Washington, DC (PRWEB) October 31, 2013
The Feline Conservation Federation (FCF) has submitted comments to the USDA that oppose regulatory changes outlined in a petition written by animal rights organizations seeking to abolish hand rearing and public contact with big cat offspring. Impacted species include lion, tiger, cougar, leopards, jaguar and cheetah. The USDA is seeking comments based on scientific studies, species experience, and animal industry standards.
The FCF organization represents the majority of species experience for many of the cats listed in the proposed changes, and has helped establish industry standards since its founding more than 50 years ago. FCF members all have an animal welfare focus, including private zoos, educators, exhibitors, sanctuaries, individual owners and supporters of feline husbandry and feline conservation. FCF conducts classes across the country on proper hand rearing and husbandry protocol, and also teaches wildlife conservation education with emphasis on safe public interaction.
FCF executive director Lynn Culver says, “Hand rearing is one of the tools in our husbandry toolbox, and decisions on when to use this method need to be left to the animal managers, not to animal rights people who depend on inciting fear to encourage the regulatory extinction of these species out of the wild."
The proposed regulations would effectively eliminate appearance of felines on television and movies, forbid the hands-on experience of animal friendships, and create a 15-foot barrier of distance between humans and nature’s felines.
FCF board member and conservation adviser, Dr. Jim Sanderson, travels the globe to survey by camera trapping the status of rare cats. Sanderson says, “There is a connection between touch, stimulation of the frontal cortex of the brain, feeling good, and feeling a strong connection to whatever it is you are touching - like a wild cat. Prohibiting human interaction with the young of big cats removes this proven way to stimulate the public to care about wildlife preservation.”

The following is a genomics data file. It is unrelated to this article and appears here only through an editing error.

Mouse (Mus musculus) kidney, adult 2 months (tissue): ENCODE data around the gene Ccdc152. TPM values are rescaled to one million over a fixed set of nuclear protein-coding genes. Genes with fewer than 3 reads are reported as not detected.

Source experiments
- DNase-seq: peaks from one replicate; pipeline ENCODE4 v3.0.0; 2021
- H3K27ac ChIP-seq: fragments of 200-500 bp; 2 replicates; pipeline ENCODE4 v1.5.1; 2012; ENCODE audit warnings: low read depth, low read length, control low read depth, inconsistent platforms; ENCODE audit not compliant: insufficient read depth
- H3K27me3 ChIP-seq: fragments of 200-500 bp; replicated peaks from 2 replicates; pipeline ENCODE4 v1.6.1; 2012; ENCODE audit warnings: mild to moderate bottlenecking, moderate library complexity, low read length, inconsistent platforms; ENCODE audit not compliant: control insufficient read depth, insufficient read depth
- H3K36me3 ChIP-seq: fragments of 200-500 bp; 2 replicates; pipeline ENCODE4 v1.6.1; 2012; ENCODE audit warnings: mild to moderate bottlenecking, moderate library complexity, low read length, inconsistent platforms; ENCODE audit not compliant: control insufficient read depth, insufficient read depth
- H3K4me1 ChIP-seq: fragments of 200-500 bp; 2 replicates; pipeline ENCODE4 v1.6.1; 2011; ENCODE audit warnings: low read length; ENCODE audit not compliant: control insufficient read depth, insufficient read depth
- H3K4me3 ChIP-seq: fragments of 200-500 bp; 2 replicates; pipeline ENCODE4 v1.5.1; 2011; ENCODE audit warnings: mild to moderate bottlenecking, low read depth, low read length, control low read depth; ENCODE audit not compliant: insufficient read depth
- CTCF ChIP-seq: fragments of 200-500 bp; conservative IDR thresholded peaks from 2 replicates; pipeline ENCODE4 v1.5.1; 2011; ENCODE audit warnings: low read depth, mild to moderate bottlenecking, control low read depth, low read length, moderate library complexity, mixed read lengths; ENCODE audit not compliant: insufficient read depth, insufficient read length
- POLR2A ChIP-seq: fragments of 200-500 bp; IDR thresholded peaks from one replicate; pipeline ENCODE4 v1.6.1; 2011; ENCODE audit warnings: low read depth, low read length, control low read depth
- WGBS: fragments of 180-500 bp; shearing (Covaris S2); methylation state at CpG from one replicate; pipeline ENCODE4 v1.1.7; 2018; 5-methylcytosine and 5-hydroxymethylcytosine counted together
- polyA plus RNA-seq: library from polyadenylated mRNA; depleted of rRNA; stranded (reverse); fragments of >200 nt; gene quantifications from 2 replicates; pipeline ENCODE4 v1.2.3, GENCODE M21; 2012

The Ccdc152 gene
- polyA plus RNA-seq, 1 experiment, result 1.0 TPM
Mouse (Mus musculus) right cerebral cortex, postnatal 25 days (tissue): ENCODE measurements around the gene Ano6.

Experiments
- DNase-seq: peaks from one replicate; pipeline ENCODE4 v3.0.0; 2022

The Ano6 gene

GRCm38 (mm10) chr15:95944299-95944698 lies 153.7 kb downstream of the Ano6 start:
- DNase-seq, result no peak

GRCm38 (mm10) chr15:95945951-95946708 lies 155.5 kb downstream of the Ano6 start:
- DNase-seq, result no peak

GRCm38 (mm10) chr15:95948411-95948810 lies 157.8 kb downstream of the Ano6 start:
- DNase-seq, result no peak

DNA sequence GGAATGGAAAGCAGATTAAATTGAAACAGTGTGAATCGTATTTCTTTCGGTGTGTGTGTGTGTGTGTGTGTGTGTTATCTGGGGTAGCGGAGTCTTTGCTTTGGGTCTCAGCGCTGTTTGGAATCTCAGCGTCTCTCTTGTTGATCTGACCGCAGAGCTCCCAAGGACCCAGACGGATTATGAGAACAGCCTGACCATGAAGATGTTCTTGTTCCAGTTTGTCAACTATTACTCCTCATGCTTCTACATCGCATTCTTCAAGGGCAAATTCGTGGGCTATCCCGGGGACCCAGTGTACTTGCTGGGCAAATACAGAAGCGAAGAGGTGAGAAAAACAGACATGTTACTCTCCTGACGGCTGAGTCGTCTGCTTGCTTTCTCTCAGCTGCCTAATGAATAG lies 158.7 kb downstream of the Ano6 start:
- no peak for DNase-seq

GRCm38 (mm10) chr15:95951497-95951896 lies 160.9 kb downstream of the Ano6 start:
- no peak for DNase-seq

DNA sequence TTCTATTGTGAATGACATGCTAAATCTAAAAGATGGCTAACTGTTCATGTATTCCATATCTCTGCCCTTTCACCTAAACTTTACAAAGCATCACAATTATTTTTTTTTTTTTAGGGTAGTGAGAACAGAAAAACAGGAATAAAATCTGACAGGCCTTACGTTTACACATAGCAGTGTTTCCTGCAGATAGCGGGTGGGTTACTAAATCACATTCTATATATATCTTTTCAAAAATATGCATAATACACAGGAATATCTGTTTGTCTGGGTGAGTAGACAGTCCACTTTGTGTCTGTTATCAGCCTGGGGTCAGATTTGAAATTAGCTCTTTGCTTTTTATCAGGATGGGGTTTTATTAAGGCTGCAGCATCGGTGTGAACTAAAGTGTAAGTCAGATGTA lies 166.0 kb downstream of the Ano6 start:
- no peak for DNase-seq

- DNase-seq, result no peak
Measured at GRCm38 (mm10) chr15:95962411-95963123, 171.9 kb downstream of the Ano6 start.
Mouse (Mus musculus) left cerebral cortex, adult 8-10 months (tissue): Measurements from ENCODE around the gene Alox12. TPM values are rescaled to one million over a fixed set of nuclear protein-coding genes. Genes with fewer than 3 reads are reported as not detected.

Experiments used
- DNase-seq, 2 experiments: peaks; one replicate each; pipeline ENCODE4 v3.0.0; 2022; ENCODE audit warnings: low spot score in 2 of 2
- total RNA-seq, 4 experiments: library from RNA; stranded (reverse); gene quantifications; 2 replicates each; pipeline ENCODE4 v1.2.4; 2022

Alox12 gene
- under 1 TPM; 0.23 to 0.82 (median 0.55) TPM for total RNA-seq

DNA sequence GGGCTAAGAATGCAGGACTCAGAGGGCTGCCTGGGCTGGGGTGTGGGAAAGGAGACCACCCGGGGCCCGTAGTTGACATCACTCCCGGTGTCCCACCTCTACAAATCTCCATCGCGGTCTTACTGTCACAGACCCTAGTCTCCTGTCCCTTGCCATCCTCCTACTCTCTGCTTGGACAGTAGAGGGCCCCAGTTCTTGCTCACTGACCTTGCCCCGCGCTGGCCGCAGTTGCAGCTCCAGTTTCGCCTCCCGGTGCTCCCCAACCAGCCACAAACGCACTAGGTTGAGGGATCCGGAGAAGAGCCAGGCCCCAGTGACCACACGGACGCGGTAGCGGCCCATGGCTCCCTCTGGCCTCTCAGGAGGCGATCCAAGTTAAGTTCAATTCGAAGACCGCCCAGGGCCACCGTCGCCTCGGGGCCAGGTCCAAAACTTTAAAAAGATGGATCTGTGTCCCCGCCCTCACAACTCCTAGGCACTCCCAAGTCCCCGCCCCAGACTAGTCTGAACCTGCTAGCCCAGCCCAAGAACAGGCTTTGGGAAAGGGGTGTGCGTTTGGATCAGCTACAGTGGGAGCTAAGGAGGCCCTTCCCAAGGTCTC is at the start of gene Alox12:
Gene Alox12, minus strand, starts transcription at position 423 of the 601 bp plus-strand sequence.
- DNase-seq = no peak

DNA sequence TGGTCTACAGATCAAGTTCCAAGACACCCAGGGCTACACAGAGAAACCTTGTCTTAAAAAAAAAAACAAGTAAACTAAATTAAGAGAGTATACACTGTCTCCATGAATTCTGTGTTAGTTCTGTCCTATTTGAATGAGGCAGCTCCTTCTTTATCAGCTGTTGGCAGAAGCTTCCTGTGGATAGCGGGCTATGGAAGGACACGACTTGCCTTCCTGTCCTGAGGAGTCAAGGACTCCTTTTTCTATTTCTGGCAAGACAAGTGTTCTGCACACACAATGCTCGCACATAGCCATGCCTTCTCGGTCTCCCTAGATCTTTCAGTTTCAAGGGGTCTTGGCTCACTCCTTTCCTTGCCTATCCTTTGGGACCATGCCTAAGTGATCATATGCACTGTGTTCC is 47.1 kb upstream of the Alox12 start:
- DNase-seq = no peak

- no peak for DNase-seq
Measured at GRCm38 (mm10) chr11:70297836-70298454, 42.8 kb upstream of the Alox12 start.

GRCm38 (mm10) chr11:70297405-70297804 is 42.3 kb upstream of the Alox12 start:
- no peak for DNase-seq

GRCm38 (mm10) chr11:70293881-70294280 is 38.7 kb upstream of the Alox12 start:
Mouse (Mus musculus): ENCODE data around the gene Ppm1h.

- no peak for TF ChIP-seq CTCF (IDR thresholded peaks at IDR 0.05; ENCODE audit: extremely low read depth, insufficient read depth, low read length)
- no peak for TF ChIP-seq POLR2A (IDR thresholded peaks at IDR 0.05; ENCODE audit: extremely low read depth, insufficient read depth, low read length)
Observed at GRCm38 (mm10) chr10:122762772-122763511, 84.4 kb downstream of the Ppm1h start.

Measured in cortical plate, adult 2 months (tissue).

FCF facilities manage rare felines not seen in the big municipal zoos, such as the Bengal tiger and the Asian and Indian leopards. Much of their success is owed to hands-on husbandry and public outreach. These preserves rely upon outreach to the public to generate operating funds and to raise millions of dollars in revenue currently financing conservation and preservation efforts.
Over 13,000 comments have been submitted to the USDA and nearly 75% of the comments posted online are identical and signed as anonymous. Culver is concerned that petition supporters may have created a computer program to randomly assign zip codes to thousands of identical emails.
A Petition to Develop Regulations to Prohibit Public Contact with Potentially Dangerous Animals can be read on Regulations.gov website and is open for public until November 18, 2013.
The Feline Conservation Federation (FCF) is a self-regulating group of exotic feline owners and handlers with an established group of professional members and inspected and accredited facilities. FCF is both an important genetic resource as well as a key resource of ambassador animals used in conservation education.